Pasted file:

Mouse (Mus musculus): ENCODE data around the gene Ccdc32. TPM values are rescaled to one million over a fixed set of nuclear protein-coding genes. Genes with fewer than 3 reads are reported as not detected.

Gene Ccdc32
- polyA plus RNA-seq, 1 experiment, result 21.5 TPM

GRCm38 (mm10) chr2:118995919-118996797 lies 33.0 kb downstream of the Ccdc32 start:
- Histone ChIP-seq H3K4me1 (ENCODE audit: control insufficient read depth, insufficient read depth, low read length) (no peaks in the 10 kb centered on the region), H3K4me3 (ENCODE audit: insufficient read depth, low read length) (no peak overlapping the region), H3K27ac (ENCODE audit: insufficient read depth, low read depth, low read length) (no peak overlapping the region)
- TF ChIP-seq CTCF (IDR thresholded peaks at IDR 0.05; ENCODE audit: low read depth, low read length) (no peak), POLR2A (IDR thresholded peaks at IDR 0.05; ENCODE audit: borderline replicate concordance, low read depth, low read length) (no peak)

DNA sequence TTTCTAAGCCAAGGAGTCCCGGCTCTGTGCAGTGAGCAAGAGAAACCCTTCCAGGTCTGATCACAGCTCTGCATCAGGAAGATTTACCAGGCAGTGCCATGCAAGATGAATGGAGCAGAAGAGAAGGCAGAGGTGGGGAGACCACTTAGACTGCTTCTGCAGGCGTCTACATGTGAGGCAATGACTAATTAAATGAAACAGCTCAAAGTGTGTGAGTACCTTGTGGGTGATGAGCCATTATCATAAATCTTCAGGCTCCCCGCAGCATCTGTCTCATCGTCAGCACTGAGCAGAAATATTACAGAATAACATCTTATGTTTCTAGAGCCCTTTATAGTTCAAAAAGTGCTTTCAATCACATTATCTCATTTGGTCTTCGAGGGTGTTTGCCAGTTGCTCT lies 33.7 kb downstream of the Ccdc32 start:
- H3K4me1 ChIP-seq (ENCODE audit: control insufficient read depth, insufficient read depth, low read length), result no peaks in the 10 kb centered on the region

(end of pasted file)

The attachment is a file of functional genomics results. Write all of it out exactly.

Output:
Mouse (Mus musculus): ENCODE data around the gene Ccdc32. TPM values are rescaled to one million over a fixed set of nuclear protein-coding genes. Genes with fewer than 3 reads are reported as not detected.

Gene Ccdc32
- polyA plus RNA-seq, 1 experiment, result 21.5 TPM

GRCm38 (mm10) chr2:118995919-118996797 lies 33.0 kb downstream of the Ccdc32 start:
- Histone ChIP-seq H3K4me1 (ENCODE audit: control insufficient read depth, insufficient read depth, low read length) (no peaks in the 10 kb centered on the region), H3K4me3 (ENCODE audit: insufficient read depth, low read length) (no peak overlapping the region), H3K27ac (ENCODE audit: insufficient read depth, low read depth, low read length) (no peak overlapping the region)
- TF ChIP-seq CTCF (IDR thresholded peaks at IDR 0.05; ENCODE audit: low read depth, low read length) (no peak), POLR2A (IDR thresholded peaks at IDR 0.05; ENCODE audit: borderline replicate concordance, low read depth, low read length) (no peak)

DNA sequence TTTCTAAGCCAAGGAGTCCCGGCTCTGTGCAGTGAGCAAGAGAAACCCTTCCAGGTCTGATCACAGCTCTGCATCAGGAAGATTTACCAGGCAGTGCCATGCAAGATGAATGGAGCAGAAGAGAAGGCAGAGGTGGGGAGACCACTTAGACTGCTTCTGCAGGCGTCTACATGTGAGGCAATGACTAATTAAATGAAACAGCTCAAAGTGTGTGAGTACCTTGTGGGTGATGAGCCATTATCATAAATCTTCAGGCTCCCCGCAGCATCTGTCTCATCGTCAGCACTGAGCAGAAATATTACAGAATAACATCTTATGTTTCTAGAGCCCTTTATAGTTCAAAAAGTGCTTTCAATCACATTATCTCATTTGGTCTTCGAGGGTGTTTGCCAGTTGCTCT lies 33.7 kb downstream of the Ccdc32 start:
- H3K4me1 ChIP-seq (ENCODE audit: control insufficient read depth, insufficient read depth, low read length), result no peaks in the 10 kb centered on the region